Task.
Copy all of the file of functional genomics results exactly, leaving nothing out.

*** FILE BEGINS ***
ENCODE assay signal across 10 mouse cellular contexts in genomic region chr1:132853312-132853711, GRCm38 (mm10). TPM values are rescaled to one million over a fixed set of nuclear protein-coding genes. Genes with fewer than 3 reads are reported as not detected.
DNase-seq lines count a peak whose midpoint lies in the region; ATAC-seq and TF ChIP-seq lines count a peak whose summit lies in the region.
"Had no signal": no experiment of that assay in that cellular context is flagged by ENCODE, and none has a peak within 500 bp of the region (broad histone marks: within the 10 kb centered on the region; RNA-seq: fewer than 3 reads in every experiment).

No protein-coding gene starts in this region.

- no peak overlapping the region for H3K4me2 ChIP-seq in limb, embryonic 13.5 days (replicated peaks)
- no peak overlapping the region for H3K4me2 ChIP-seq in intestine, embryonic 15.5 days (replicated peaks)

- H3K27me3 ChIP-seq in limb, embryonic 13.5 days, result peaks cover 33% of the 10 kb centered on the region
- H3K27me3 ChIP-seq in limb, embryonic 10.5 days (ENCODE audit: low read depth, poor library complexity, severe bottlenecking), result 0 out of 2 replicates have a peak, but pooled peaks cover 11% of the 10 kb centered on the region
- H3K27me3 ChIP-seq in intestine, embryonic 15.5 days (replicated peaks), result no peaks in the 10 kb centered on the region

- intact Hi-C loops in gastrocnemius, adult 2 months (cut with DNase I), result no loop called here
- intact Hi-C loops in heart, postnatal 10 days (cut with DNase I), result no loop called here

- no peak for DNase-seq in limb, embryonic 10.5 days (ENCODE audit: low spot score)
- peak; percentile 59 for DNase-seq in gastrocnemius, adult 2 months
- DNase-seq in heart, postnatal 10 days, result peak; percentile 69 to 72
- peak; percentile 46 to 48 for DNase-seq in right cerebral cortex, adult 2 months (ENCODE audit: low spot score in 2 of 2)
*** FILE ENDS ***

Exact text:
ENCODE assay signal across 10 mouse cellular contexts in genomic region chr1:132853312-132853711, GRCm38 (mm10). TPM values are rescaled to one million over a fixed set of nuclear protein-coding genes. Genes with fewer than 3 reads are reported as not detected.
DNase-seq lines count a peak whose midpoint lies in the region; ATAC-seq and TF ChIP-seq lines count a peak whose summit lies in the region.
"Had no signal": no experiment of that assay in that cellular context is flagged by ENCODE, and none has a peak within 500 bp of the region (broad histone marks: within the 10 kb centered on the region; RNA-seq: fewer than 3 reads in every experiment).

No protein-coding gene starts in this region.

- no peak overlapping the region for H3K4me2 ChIP-seq in limb, embryonic 13.5 days (replicated peaks)
- no peak overlapping the region for H3K4me2 ChIP-seq in intestine, embryonic 15.5 days (replicated peaks)

- H3K27me3 ChIP-seq in limb, embryonic 13.5 days, result peaks cover 33% of the 10 kb centered on the region
- H3K27me3 ChIP-seq in limb, embryonic 10.5 days (ENCODE audit: low read depth, poor library complexity, severe bottlenecking), result 0 out of 2 replicates have a peak, but pooled peaks cover 11% of the 10 kb centered on the region
- H3K27me3 ChIP-seq in intestine, embryonic 15.5 days (replicated peaks), result no peaks in the 10 kb centered on the region

- intact Hi-C loops in gastrocnemius, adult 2 months (cut with DNase I), result no loop called here
- intact Hi-C loops in heart, postnatal 10 days (cut with DNase I), result no loop called here

- no peak for DNase-seq in limb, embryonic 10.5 days (ENCODE audit: low spot score)
- peak; percentile 59 for DNase-seq in gastrocnemius, adult 2 months
- DNase-seq in heart, postnatal 10 days, result peak; percentile 69 to 72
- peak; percentile 46 to 48 for DNase-seq in right cerebral cortex, adult 2 months (ENCODE audit: low spot score in 2 of 2)